05 September 2010
An Overview of Class Systems and Patches
First of my patching troubles is no longer a problem, now I only have to deal with the actual patching. Several hours after the progress bar siting just at 98.xx percent, it finishes and the built-in audio output begins to play as my elation rises.
Until I look at the window again. The first part of the update, the initial updates, was in three parts. The first two went by very quickly once the date started flowing, hardly even noticed parts one and two, though this wasn't the case with three. Like I said in the first paragraph, it stalled around 98% of the download, and promptly decided to stay at that mark until several more hours passed. Thank god for television and free-to-play games.
The second set of updates, the part I'm currently on, is composed of nine separate parts, of which I'm currently on four. During the writing of this, I have actually experienced another network failure. The game play looks like it could work, and from what I've seen of the options, this game looks like it will be a very nice, refreshing experience to contrast with other MMOs. If you played it's predecessor, I think you'll be in for a familiar treat as the game supports gamepads by defaults and features a similar and, possibly, an even more robust class system.
In Final Fantasy XI, the first of the MMOs, you were able to have character gain levels in several classes independently. Though, your 'character level' was considered to be the current class you had selected. Meaning, if you started out as a thief, and played until you were level 14, then you'd be considered a level 14 thief. If you switched over to, say, Black Mage, then you'd be considered a level 1 Black Mage and your levels in Thief would have no effect on your character, with an exception. You could also choose a second class to compliment your 'main', or current class, called a 'sub-class'. The sub-class had a single restriction in terms of raw power, it's level could never exceed half of your main classes level. So if you're current main class was Thief, you could increase your level as a Black Mage until it was level 7. For a further increase, you would have to make Black Mage your main class or pick a different main class that would have a high level cap for your sub-class (say, if you had warrior at level 20, then Black Mage could go up to 10.)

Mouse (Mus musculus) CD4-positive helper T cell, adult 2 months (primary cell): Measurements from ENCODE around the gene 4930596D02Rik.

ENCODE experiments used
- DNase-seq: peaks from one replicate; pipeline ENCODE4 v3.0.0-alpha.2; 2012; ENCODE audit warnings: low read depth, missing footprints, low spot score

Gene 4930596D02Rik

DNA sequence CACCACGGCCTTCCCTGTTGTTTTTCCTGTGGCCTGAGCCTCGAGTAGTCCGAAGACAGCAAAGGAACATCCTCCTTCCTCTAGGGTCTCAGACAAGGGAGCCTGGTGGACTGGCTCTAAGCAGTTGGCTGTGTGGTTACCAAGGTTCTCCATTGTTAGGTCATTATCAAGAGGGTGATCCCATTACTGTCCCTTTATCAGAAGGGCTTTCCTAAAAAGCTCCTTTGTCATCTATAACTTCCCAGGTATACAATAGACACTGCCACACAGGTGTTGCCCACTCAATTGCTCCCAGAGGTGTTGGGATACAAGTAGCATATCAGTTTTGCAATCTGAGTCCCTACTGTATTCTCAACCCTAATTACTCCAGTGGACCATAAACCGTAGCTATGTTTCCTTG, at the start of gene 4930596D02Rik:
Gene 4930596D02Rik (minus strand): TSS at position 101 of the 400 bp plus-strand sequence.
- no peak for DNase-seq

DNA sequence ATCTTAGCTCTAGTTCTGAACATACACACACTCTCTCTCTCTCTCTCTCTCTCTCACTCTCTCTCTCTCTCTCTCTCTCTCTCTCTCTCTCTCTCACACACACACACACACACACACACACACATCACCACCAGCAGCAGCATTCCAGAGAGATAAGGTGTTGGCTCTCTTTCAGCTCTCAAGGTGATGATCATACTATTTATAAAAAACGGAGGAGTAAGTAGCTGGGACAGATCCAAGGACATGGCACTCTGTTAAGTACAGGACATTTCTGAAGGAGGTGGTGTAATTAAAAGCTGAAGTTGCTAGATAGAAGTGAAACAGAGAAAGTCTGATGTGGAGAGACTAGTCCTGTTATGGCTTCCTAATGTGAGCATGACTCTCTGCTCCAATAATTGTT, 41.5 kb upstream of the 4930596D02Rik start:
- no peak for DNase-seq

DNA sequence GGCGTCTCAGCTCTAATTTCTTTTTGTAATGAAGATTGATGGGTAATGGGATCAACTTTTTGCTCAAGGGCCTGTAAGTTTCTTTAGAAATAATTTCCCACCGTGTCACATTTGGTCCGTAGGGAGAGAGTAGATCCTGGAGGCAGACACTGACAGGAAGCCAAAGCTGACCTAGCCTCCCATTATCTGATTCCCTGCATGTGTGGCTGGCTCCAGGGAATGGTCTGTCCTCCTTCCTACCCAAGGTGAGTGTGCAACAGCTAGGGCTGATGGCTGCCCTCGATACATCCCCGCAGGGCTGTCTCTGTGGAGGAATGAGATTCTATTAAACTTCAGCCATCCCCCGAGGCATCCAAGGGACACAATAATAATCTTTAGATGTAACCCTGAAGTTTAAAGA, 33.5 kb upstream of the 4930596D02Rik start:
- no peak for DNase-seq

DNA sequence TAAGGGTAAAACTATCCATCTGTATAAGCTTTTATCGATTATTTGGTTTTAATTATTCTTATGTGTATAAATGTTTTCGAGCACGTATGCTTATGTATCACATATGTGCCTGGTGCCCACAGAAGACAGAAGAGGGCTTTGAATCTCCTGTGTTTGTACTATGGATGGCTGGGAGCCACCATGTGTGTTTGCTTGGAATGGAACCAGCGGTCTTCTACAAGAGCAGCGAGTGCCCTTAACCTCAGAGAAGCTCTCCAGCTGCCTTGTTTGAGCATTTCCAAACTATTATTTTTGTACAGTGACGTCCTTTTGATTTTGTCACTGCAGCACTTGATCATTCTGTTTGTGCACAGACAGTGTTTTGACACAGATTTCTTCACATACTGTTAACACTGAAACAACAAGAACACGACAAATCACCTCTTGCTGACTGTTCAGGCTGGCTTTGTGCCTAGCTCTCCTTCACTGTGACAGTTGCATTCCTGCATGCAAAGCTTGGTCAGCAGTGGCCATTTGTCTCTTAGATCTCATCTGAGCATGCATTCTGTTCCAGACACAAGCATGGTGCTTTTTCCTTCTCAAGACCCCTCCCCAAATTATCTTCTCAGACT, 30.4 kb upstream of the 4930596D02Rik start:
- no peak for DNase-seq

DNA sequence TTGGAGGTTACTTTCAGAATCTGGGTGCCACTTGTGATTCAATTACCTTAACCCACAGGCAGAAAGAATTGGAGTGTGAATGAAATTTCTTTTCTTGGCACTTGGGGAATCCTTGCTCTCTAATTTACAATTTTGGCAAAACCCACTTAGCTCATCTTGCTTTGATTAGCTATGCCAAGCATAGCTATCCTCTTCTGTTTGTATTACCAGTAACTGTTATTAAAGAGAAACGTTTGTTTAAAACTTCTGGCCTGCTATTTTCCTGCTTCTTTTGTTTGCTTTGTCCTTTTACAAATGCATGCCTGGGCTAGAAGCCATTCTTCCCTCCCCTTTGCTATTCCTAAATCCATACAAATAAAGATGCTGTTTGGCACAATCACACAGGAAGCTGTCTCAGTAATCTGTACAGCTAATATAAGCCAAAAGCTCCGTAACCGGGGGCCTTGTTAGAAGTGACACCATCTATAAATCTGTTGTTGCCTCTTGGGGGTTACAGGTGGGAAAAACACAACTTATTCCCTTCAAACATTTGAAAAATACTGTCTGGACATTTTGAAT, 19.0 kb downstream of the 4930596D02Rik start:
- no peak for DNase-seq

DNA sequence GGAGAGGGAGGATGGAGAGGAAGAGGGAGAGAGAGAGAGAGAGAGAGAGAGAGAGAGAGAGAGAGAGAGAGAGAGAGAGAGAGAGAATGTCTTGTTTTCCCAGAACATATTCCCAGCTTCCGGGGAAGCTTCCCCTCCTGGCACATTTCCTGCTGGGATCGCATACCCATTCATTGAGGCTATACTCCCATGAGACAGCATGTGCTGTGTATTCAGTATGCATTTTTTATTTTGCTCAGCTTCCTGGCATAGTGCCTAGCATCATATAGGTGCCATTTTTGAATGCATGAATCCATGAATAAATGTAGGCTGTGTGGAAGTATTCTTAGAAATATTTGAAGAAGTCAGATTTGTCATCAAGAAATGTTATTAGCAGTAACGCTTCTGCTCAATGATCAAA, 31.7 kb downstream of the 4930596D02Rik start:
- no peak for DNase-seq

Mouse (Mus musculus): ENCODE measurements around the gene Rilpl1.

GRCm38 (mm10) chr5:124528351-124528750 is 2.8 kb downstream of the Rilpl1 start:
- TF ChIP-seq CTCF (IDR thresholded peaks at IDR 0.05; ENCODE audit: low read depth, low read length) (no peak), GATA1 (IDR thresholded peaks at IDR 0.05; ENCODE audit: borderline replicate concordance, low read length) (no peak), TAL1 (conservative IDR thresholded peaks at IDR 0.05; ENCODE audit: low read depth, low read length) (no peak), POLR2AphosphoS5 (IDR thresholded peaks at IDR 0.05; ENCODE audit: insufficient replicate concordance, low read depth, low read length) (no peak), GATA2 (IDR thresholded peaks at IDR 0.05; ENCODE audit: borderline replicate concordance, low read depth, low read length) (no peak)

On the other end of the spectrum, let's look at multiclass systems. In essence, they work like this: You pick two classes, and have access to both of their features. A warrior can wear heavy armor and larger weapons. A priest can heal wounds and rejuvenate allies. So you could become very similar to a paladin, with a few ways to heal and keep your allies safe. But it is not nearly as effective.
One other thing that Paladins get in World of Warcraft are called 'Seals'. These are basically a way to enhance your basic attack. The first Seal you get access to is called Seal of Light, it adds a small amount of damage to your own attacks. The true way to make use of these, however, are spells called 'Judgement'. Judgement of Light, for example, puts a debuff on the target. This doesn't actually impede the target's ability to act in anyway, what it does is it gives every hit the enemy receives to heal the attacker for a small amount.
The only real way to fix it would be to create specific abilities that you could access only with a combination of specific classes, which kind of defeats the point of a multiclass system, which is why the system World of Warcraft uses works. You lose options in a closed class system, but you gain power. Because a paladin can only do a specific role at once, they gain tools to do that role very well, such as the Seals and Judgements. One ability to fill a role and a half, against two abilities to fill one role.
A few paragraphs ago, the updater for the game I'm supposed to be writing about finished updating, so I'll break off here to go play it so I can, you know, write about it. Hope you enjoyed the little filler post, though looking back at it, it didn't turn out to be too little..